By Zahara Kanchwalla
You’re an IT programmer by day, and a stand-up comedian by night. You’re a marketer at a big firm and a momfluencer on social media. It’s good to have diverse interests and income streams. But where does one draw a line? Last week, a tweet by Rishad Premji, Chairman of one of India’s largest IT services companies, Wipro, brought the spotlight on this issue when he called moonlighting “cheating.” This was soon after Swiggy, India’s largest food delivery startup, announced a moonlighting policy that allowed employees to work on side projects provided the work did not conflict with the company.
So, what exactly defines moonlighting?
Moonlighting means having a second job, typically secretly and at night, in addition to one’s regular employment. The word ‘secretly’ is the key ethical dilemma that one needs to address. Was it disclosed during the interview or is your employer aware of the second job?
Traditionally, employers have prohibited employees from taking up other jobs over concerns of conflicts of interest, performance and misuse of employer’s resources.
COVID-19 lockdowns triggered a change. Employees discovered new hobbies and pursuits that provide an additional source of income and that they could engage in while working from home.
A survey, conducted by Kotak Institutional Equities across the IT/IteS sector found that a staggering 65% of the respondents knew of people pursuing part-time opportunities or moonlighting while working from home.
In fact, there was a case of an employee that was caught working for seven companies at the same time! It was caught by the HR managers of one of the firms, after they found multiple active Provident Fund accounts.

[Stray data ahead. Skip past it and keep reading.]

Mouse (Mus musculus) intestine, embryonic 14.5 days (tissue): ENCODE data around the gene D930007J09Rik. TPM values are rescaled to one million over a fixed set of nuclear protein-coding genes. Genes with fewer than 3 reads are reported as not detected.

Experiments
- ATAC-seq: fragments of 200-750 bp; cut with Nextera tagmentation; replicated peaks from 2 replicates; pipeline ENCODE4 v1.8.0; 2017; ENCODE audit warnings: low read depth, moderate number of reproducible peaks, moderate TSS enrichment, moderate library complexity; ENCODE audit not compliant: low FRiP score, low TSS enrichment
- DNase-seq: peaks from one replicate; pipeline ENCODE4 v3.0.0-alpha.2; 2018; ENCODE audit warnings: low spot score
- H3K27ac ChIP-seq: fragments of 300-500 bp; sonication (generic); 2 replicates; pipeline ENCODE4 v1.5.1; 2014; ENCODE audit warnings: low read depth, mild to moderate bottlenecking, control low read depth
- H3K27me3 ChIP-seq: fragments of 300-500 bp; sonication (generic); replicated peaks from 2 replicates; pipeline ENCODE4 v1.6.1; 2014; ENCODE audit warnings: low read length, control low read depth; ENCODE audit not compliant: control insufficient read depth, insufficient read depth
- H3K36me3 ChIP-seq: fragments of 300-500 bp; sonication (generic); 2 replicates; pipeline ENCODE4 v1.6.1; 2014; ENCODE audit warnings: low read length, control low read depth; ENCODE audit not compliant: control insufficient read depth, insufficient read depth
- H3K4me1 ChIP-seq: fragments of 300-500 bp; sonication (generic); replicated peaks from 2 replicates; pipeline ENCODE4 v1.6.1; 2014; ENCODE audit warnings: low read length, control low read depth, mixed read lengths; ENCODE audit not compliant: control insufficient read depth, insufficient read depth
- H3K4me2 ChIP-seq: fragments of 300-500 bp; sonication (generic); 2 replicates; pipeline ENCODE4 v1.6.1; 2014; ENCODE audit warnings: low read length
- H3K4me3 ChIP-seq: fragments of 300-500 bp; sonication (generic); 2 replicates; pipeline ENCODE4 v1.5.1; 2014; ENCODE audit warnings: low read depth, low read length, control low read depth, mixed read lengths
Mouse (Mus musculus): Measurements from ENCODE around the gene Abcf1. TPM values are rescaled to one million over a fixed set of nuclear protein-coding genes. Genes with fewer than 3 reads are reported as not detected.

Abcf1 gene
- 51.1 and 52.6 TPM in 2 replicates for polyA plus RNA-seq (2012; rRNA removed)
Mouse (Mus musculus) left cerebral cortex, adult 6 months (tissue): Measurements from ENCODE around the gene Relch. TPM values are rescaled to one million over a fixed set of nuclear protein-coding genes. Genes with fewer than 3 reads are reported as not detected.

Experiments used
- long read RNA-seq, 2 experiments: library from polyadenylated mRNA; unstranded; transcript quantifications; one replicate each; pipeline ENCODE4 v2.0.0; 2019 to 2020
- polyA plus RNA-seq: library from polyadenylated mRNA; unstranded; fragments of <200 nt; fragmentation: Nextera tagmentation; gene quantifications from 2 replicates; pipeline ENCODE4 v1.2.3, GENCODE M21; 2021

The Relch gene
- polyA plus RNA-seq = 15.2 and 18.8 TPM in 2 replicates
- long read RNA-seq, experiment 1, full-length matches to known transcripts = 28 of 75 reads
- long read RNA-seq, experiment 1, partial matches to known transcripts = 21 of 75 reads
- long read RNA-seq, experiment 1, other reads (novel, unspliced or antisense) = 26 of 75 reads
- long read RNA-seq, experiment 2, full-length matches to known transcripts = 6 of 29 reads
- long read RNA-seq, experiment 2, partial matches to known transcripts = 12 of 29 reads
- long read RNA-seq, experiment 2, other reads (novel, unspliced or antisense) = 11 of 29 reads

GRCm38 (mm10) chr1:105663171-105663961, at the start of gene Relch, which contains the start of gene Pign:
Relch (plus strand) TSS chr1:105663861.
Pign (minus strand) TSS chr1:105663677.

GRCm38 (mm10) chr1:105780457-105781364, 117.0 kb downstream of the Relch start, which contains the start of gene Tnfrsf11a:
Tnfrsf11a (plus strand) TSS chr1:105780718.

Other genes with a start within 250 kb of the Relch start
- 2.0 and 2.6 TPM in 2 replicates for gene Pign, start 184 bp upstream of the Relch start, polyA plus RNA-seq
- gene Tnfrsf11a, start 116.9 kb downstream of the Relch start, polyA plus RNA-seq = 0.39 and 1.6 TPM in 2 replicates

The challenge with moonlighting doesn’t end there. It also has a ripple effect on the return-to-office plans of companies. Only half of the 400 people surveyed in the Kotak survey were open to working from the office more than thrice a week.
So, how does an employee work on side projects that s/he is passionate about? Is it not okay to pursue a hobby? Here are some dos and don’ts that can help:
Do not compromise on integrity
One shouldn’t use company time or resources to moonlight. You might have a side hustle or gig assignment, something you really enjoy working on and an employer project that’s overlapping with that deadline. The temptation might lead you to use company time to complete your moonlighting project. This is nothing but stealing. You’re stealing the success of your employer’s project for the triumph of your side gig. You shouldn’t be calling in sick to work on moonlighting projects. You shouldn’t be claiming to be stuck in traffic and clocking in late because you were up in the night moonlighting. All these are integrity issues.
Don’t burn yourself out
You need to have the energy and the ability to focus perfectly in your day job. You need to have time for your family, social commitments, and other priorities in life. Else, you will be exhausted and burn out trying to make your side hustle work and not be able to do justice to your day job. That’s not good for performance, productivity, or creativity. It’s not good for your mental health either. It’s not good for you, your employer, and your side goals. Don’t let your hustle become a hassle for you or your employer.
Renegotiate your contract
If your company has a contractual or freelance work policy, you should check the terms & conditions and look at renegotiating your employment contract. If you don’t do that, you could land up with legal issues. If you’re starting a new job and already have a side hustle, mention it clearly during the interview. Be clear and make it clear that you aren’t working on gig jobs at work or using work resources.
In conclusion, moonlighting is not an ideal situation. If you want to do multiple assignments, you should look at work models like freelancing, contractual employee roles or part-time work. Taking up a full-time job and then doing another job doesn’t seem to be a great option.
As an industry, we need to take a holistic view of the moonlighting trend. Employers can define policies and allow employees to pursue what they’re passionate about with terms and conditions. Employees must act with integrity in taking the opportunity to pursue their interests but not at the cost of the employer. We should not compromise on our long-term goals for short-term gains – an essential lesson both employees and employers must address while handling the sensitive issue of moonlighting!
(The author is co-founder & CEO of Rite Knowledge Labs. Views expressed are personal and do not reflect the official position or policy of the FinancialExpress.com.)